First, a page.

Messenger - Vol. 4, No. 4, Page 2
Allmond's Joy

     I might have been unhappy if I had realized that I was a sculptor
at an earlier age," says Charles Allmond, Delaware '53, '57, who first
put chisel to stone when he was over 50 years old.
     "I probably would have starved to death if I had to depend on art
for a livelihood," says Allmond, a lawyer and former agronomist.
"Perhaps it's for the best that this came late in life for me."
     For the Wilmington, Del., sculptor, his artistic career is
certainly a case of better late than never.
     The recipient of numerous awards for his sculpture, Allmond
earlier this year left his law practice to concentrate full-time on
his art. He also was recently elected president of the Society of
Animal Artists, a prestigious, international organization of some 300
painters and sculptors.
     "It's not that unusual to turn to sculpture later in life," notes
Allmond, whose works range from figurative alabaster animals to large,
abstract pieces such as Ode to Joy, which graces the entrance to the
University's Morris Library-a gift of the class of 1953. "It takes
awhile for that part of your psyche to develop. Maybe it's there but
not ready to come out. All those life experiences help."
     Allmond has enjoyed a lifetime of experiences. As a child, he
loved to draw but decided to pursue science as a career. At Delaware,
Allmond earned degrees in agriculture and agronomy and later worked as
a seed analyst and as manager of a crop dusting company. He also
served in the U.S. Coast Guard for five years.
     After receiving a law degree from Temple University, he went into
private practice in Wilmington. He served as president of Allmond,
Eastburn & Benge from 1980 until 1993, when he decided to scale back
his practice to three days a week and focus on sculpting. In February,
partly at the urging of his wife, Frances, Delaware '53, he left his
law practice entirely.
     "There are no drawbacks-except you don't make any money," he says
of his decision. "It's a very satisfying life, but not highly
     Along the way from attorney to sculptor, Allmond tried various
crafts. He made furniture, restored antiques and helped Frank
Schoonover, a local illustrator, frame some of his works. Allmond
considered taking painting classes, but he was always too busy,
especially with the demands and responsibilities of his practice and
raising a family. He and Frances have two children, Bayard W. III,
Delaware '79, and Susan Allmond Long, Delaware '80.
     Then, in 1982, Allmond's father died. "It was a sudden jolt to
me," he says. "I realized that none of us is immortal and that if I
were going to do something in the artistic vein, I might as well get
     His first foray into the three-dimensional was a success. He
produced wooden carvings that resembled folk art. Allmond moved on to
soapstone, and then he was hooked.
     "It was like a door opened," he said. "Creating sculpture came
naturally. I never treated it as a hobby. The more I got into it, the
more fascinated I became."
     And so began Allmond's double life: He would practice law all day
and then sculpt each weeknight until 10 p.m. and all day on weekends
in his home studio. His goal was to make sculpture his business.
     Toward that end, Allmond began to sell his works through
galleries and to enter juried competitions.
     His works have been exhibited at such venues as the Woodmere Art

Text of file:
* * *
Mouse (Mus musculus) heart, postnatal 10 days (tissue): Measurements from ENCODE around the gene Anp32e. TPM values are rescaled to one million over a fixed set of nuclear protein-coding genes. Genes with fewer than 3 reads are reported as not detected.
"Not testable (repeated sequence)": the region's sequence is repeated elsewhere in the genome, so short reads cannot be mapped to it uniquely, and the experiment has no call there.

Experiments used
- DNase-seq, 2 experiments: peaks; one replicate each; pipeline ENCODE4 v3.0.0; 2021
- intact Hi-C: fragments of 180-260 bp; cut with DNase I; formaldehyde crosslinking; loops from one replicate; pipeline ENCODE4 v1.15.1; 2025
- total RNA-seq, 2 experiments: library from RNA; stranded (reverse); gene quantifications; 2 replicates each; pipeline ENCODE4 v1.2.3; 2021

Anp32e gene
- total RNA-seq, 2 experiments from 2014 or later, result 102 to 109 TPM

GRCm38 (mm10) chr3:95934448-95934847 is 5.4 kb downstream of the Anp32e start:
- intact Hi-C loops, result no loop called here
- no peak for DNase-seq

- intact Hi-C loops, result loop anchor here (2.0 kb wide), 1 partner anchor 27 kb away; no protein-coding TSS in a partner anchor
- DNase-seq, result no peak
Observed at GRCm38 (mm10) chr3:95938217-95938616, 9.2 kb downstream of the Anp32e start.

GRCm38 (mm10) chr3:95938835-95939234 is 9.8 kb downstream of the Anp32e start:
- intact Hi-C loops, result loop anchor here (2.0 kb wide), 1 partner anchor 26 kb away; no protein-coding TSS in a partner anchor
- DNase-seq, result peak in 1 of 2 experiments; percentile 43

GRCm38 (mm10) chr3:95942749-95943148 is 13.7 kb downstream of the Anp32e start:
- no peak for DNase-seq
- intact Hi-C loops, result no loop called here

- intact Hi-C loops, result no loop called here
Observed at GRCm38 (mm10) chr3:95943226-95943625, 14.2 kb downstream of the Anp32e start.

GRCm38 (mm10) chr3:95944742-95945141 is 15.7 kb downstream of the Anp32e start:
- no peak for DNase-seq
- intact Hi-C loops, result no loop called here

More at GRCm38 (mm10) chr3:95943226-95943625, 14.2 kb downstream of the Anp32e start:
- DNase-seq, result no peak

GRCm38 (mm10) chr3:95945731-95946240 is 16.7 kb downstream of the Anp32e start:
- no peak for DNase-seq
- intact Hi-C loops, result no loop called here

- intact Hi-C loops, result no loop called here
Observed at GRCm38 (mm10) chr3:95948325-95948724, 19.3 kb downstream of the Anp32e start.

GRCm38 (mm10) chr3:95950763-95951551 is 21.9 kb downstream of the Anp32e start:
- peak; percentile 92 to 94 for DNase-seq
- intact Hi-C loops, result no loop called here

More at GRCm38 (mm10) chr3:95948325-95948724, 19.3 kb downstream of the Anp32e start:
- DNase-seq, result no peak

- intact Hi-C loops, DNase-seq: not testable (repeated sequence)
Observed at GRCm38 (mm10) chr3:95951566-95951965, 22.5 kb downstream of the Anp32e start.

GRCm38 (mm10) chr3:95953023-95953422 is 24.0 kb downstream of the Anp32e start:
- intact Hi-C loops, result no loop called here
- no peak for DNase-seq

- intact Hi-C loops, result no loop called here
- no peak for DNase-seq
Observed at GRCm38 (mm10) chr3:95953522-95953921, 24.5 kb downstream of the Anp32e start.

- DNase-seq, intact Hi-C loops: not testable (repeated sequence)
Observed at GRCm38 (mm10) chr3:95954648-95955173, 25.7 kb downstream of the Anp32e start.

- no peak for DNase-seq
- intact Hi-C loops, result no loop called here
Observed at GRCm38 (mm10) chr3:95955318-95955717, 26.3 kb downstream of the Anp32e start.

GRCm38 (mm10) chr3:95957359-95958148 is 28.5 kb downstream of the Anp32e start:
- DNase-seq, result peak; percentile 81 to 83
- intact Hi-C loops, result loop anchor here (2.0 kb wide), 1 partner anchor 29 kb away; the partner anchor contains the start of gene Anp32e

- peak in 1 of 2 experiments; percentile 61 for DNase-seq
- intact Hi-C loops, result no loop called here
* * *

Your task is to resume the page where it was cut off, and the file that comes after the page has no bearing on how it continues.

Museum in Philadelphia, the Agora Gallery and the Central Park Zoo
Gallery in New York City, Pennsylvania State University and the
Rehoboth (Del.) Art League. They have garnered awards including
Woodmere's Ellen Lee Walker Amelia Prize, winner of the Soho
International Art Competition and the Award of Excellence from the
Society of Animal Artists.
     Allmond also has participated in many national traveling
exhibitions, sponsored by the Society of Animal Artists. Currently, he
is represented locally by Hardcastle's Gallery in Wilmington and
Newark and the Delaware Art Museum Sales and Rental Gallery in
Wilmington, as well as by galleries in New Mexico and Florida.
     In 1987, his budding artistic career took a giant step forward
when Allmond applied and gained admission to the Society of Animal
Artists-the only artist accepted out of 40 applicants that year.
     "It's a good way to meet other artists and get constructive
criticism of your work," Allmond says of the society, which, among
other activities, holds an annual juried show of its members' works.
"The whole idea is to promote animal art as a legitimate fine art
     Allmond's studio has grown along with his career. His first
workspace was little more than a glorified backyard shed. In 1990, he
built his current studio-about the size of a two-car garage and
featuring a 12-foot ceiling, large windows on four sides and a loading
dock. Plus, there is room to store the alabaster, which Allmond orders
in one-ton quantities from mines in Utah and Colorado. (The rocks
weigh anywhere from 25 to 125 pounds each and come in more than two
dozen shades of green, brown, white and pink. A ton will last Allmond
two to three years.)
     From the beginning, Allmond has alternated between abstract
pieces and recognizable figures of animals. The ideas for his large,
abstract works, such as Ode to Joy, come from his imagination, while
his animal pieces are rooted in reality. When fashioning an elephant,
owl or starfish, Allmond consults his personal library to check out
the animal's features and characteristics. He is careful to use books
as a reference only; the actual look of an animal is his own.
     "I don't like the idea of copying a photograph or someone else's
work," says Allmond, who draws directly on the stone with a piece of
charcoal. "I usually end up with something pretty close to what I had
in mind when I started."
                                       -Robert DiGiacomo, Delaware '88